Regardless of spiritual beliefs, something all cultures share is the desire for closure as one calendar cycle winds down and another revs up. Bidding the old year goodbye calls for joyful noise, laughter, and cheer or, failing that, ridicule and jeers. 2003 was observed by much of the world as the Year of the Goat, and felt by many of the rest of us like the Year of the Scapegoat. Those who fall into the latter camp should note Will Durst's observation that just as in 1991, "Bush is president, the economy sucks, and we're at war with Iraq." Plus we're being led by "a president unable to pronounce our governor's name and a governor unable to pronounce our state's name." Durst and some funny friends will examine the state of the state of "Colliephonia" and other timely topics hitting close to home in their eleventh annual Big Fat Year-End Kiss-Off Comedy Show. Leave it to these local professionals to distill the fruits of a bitter harvest into a vintage brouhaha that'll knock you on your ass laughing.
Durst, host of PBS programs The Durst Amendment and Livelyhood, writes a syndicated political humor column and performs stand-up comedy around the world. His wife Debi and her stage partner Michael Bossier, Pacifica natives billed as Deb and Mike, are improv veterans proud to say their act has outlasted such duos as Martin and Lewis, Abbott and Costello, and David and Liza. Pittsburg native Johnny Steele, familiar to fans of LIVE-105 and Bay TV's The Show, will lend his restless energy, quick wit, impersonations of dictators, and ingenuity with budget-conscious costumes and props. Steven Kravitz, a former Nash Bridges and Black Scorpion cast regular whose theater training bears a distinct French flavor with more than a dash of mime, rounds out this comedic dysfunctional family as its enfant terrible. This traveling troupe of jesters presents stand-up, sketches, and satirical spontaneity characterizing what made the past year memorable. Or, as Debi describes their yearly ritual: "We sprinkle our chuckle pellets from hamlet to hamlet in an effort to enlighten as well as entertain."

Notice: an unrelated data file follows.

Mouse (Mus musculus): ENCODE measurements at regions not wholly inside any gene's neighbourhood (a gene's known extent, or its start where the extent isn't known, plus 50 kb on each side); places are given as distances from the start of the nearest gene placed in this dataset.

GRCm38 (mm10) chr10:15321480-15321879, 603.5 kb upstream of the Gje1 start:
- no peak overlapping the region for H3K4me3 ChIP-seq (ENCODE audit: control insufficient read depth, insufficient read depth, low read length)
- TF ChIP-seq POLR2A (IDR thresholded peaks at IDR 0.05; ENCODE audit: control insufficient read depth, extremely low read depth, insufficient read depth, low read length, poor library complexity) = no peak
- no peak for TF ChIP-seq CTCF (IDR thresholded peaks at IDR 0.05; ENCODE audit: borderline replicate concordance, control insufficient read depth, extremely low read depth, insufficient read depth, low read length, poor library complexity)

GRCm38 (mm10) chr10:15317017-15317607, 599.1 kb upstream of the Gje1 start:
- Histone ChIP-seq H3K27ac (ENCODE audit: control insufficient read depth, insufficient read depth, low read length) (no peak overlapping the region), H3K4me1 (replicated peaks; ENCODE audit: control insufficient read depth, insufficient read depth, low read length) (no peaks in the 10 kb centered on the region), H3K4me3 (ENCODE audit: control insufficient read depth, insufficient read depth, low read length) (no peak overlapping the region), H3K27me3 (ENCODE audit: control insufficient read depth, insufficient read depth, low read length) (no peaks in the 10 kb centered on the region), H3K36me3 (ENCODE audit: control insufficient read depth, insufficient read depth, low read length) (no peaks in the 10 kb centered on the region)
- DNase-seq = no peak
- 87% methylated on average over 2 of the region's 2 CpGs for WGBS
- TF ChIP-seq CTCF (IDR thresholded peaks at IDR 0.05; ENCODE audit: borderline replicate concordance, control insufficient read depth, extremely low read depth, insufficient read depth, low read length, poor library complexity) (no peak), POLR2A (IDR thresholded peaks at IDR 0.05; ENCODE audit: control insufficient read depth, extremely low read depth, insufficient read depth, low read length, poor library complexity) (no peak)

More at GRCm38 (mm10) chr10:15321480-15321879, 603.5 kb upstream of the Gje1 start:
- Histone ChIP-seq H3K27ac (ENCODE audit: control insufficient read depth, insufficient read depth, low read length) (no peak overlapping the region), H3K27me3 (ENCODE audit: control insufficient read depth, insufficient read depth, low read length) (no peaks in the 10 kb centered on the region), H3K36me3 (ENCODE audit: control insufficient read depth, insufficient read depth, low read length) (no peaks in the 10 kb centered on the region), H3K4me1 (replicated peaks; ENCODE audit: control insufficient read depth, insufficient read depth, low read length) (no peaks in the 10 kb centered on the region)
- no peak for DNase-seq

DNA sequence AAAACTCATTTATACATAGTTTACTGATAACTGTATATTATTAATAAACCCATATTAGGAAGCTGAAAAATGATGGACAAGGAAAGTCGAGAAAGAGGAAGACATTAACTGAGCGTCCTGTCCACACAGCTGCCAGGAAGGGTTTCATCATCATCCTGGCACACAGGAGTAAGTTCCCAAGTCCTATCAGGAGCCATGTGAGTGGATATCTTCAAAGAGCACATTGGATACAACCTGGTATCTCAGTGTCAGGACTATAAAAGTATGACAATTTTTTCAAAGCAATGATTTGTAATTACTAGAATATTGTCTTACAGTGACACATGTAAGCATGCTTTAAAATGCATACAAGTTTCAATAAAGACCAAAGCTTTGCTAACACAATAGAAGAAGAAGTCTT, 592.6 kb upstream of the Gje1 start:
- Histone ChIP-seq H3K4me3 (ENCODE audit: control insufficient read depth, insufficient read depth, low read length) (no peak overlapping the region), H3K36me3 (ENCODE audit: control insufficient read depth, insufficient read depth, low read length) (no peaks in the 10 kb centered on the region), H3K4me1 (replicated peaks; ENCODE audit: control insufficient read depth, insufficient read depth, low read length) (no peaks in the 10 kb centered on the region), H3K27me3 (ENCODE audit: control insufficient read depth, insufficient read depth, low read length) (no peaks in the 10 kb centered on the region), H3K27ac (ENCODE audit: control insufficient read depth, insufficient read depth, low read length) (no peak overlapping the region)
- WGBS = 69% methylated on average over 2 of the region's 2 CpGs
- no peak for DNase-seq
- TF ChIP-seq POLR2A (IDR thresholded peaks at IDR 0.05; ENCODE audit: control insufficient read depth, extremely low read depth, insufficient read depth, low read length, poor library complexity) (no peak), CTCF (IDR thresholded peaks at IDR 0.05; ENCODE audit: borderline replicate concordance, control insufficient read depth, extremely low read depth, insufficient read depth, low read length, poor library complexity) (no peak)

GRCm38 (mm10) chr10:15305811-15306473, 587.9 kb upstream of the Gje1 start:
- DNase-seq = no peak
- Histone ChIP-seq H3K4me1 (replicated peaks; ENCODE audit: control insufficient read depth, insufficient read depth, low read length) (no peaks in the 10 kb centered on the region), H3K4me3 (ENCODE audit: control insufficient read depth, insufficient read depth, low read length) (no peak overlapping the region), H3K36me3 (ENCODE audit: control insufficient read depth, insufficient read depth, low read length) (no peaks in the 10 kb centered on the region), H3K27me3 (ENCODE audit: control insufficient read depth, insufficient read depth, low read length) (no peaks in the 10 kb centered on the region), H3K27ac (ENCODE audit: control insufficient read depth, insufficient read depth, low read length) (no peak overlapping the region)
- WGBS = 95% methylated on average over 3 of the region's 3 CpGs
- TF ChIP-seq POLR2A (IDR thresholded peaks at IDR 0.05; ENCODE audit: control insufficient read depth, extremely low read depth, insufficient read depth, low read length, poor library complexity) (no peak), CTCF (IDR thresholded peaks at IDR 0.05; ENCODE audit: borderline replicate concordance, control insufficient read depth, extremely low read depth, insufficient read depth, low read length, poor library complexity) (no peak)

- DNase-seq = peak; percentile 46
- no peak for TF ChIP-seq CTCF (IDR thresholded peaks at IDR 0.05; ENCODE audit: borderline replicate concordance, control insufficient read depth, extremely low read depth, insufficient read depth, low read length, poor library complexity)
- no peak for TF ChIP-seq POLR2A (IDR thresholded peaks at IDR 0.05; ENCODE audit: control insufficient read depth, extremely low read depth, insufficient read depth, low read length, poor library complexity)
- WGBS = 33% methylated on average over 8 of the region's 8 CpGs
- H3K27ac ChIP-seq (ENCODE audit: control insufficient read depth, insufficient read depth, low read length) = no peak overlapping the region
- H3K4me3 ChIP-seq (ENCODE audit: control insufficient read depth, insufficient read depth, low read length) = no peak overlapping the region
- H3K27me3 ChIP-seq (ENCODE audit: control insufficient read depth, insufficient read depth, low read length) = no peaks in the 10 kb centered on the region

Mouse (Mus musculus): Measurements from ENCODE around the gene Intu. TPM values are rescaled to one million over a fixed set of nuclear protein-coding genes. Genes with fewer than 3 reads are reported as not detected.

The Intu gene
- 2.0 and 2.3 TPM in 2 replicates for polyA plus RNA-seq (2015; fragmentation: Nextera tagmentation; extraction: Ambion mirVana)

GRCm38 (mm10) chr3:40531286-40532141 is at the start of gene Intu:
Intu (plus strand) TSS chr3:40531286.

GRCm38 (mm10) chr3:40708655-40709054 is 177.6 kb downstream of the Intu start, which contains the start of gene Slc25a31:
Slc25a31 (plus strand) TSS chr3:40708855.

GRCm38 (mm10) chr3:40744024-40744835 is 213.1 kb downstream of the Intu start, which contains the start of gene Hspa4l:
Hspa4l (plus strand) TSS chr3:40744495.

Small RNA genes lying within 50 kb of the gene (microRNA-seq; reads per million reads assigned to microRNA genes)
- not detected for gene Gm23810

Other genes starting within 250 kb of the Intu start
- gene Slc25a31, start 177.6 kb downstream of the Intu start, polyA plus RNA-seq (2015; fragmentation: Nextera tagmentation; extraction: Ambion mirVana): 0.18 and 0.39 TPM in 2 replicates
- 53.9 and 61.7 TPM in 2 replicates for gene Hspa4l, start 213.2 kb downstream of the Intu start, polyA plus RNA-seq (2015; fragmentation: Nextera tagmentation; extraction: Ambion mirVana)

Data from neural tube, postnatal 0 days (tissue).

Durst's company of comedians enjoys the alternative of playing "comedy geared for people who read or know someone who does" in theaters, as opposed to nightclubs full of raucous holiday crowds. Dispensing with the need to dumb down material, Bossier agrees with the Express staff that "Gary Coleman was just as qualified as Arnold Schwarzenegger" to be the Golden State governor. But he was holding out for Emmanuel "Webster" Lewis. No irony will be lost when Steele claims it's not true that we haven't accomplished anything in Iraq, because "nearly all of Bush's major campaign contributors have been awarded contracts." And Will can go after certain "self-righteous conservative demagogues who empathize with the horrors of drug addiction after they're busted."
Shows are subject to the unpredictable X-factor, ranging from reactions to late-breaking news (expect a Saddam Hussein aside) to appearances by surprise guests. East Bay venues, dates, and ticket info lines are: Friday at the Amador Theatre, Pleasanton, 925-931-3444; Saturday at the Hofmann Theatre, Dean Lesher Regional Center for the Arts, Walnut Creek, 925-943-7469; and Sunday at the Julia Morgan Center for the Arts, Berkeley, 925-798-1300.
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